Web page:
And if we look at this story within the bigger story of the Bible, this episode has tendrils that reach out to other stories centred around bread: God’s provision of manna in the wilderness, sufficient for the day each day; or the feeding of the multitude where a scarcity of fish and barley loaves, once blessed by Jesus and shared, met and exceeded everyone’s needs.

I am so thankful that in our Church tradition we are encouraged to approach scripture in this “big picture” way: rather than just assuming we know the meaning, we can go deeper and broader and ask questions of our sacred text without worrying that God will get upset if we do.  We bring our inquisitiveness, and the work of historians and archaeologists, political scientists and sociologists, to more accurately place these Bible stories within their own time and place, so that we might discern what they say to us today.

But what strikes me most about this story from 1st Kings, is not so much these big, “macro” level connections; no, I find myself drawn right in close to this one, the “micro” level.  There is this intimate, deeply emotional space that contains the prophet, and the widowed mother, and the child, and as hard as it is to be in that space, today I feel compelled to tarry here awhile.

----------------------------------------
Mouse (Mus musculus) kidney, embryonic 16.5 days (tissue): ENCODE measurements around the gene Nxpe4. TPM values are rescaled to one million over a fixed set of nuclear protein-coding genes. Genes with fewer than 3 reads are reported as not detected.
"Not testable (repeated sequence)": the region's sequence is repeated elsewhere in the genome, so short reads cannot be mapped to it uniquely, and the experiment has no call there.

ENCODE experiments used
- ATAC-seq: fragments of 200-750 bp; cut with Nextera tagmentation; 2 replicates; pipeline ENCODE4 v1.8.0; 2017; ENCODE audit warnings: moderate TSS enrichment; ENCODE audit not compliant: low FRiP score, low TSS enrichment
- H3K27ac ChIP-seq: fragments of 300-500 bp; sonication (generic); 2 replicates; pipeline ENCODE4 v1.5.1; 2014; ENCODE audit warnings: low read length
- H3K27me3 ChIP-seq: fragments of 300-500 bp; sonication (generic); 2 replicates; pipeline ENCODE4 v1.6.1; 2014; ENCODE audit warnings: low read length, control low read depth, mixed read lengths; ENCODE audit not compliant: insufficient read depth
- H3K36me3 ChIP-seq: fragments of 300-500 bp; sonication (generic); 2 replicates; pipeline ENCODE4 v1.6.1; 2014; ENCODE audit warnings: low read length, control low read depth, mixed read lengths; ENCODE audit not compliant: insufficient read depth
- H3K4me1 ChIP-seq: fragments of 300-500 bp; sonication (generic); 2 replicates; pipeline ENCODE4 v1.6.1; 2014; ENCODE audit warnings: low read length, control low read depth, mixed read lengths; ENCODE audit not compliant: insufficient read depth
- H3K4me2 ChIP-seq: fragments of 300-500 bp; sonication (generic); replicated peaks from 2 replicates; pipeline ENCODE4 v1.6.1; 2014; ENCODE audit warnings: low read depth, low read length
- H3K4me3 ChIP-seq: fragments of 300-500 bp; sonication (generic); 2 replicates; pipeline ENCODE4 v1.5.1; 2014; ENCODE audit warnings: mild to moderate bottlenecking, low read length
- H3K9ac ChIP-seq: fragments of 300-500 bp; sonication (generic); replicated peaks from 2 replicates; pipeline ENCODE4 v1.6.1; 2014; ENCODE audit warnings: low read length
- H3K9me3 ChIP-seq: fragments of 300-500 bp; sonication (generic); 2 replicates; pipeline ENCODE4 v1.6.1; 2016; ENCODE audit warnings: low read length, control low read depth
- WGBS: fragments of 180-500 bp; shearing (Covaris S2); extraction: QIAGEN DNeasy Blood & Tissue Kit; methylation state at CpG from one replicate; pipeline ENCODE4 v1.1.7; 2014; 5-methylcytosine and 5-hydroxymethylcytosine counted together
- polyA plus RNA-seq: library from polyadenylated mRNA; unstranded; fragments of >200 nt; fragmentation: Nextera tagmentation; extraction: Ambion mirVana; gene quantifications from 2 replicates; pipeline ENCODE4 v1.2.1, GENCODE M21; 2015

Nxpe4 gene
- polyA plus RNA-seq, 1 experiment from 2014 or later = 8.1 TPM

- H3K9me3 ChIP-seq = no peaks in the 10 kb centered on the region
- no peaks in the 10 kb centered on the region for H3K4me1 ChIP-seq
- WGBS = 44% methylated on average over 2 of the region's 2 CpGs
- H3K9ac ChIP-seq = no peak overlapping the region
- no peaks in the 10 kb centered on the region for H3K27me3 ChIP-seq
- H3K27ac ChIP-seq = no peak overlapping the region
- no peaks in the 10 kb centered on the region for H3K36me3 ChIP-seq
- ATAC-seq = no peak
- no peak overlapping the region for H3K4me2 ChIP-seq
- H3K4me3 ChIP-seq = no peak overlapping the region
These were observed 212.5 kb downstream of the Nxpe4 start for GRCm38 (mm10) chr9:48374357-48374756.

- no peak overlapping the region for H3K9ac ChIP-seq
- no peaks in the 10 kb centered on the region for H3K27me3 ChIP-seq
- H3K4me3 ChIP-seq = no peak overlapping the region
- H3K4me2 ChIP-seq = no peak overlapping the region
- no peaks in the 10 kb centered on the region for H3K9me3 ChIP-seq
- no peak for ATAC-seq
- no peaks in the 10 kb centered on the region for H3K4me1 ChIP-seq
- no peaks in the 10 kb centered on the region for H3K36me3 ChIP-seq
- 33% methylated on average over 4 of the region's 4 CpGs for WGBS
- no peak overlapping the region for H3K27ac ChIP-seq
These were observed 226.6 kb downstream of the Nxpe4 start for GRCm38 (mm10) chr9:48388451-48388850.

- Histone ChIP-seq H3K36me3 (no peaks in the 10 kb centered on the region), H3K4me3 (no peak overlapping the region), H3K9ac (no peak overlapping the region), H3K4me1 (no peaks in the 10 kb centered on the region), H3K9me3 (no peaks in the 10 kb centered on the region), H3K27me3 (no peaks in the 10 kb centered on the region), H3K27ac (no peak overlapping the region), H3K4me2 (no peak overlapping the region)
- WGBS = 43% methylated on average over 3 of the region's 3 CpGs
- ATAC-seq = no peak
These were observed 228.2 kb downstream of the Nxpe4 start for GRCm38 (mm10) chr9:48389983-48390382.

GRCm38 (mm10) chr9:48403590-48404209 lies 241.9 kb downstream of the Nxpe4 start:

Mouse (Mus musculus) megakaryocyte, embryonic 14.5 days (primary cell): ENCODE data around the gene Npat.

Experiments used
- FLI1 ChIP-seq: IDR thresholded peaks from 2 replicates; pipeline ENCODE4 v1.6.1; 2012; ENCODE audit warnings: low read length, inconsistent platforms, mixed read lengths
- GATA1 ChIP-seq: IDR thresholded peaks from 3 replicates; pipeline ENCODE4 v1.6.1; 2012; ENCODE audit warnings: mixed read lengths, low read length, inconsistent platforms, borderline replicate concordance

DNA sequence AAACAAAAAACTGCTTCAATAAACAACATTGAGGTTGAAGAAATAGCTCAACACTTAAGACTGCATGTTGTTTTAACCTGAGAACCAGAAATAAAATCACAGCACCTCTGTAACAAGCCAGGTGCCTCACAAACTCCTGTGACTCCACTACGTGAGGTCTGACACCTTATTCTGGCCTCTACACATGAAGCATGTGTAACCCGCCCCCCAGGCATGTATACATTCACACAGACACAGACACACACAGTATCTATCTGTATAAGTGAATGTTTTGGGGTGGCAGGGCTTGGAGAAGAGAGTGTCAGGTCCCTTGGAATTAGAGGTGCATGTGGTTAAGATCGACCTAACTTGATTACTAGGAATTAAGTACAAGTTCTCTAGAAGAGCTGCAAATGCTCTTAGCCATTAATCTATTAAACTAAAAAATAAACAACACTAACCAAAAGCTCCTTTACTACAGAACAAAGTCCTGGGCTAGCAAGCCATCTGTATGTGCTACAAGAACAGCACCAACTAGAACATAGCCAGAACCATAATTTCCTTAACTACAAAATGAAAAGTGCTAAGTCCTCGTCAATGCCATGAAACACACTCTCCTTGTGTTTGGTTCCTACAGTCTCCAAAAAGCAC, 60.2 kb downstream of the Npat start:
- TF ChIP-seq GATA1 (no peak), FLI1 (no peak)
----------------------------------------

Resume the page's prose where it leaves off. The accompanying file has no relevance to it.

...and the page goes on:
I suppose a “trigger alert” would be apropos here, for those of you who have the experience of widowhood, for those whose bodies can recall hunger or despair, for any who have lived hand-to-mouth, not knowing where the next meal was coming from.  This is a very hard space to be, between Elijah and this mother and son.

Lisa Appelo is a Christian blogger whose words I just discovered this week, and her life’s story gives a window into this Biblical story.  Lisa describes herself as “a recent widow and single mom to seven amazing children” and she retells the story like so: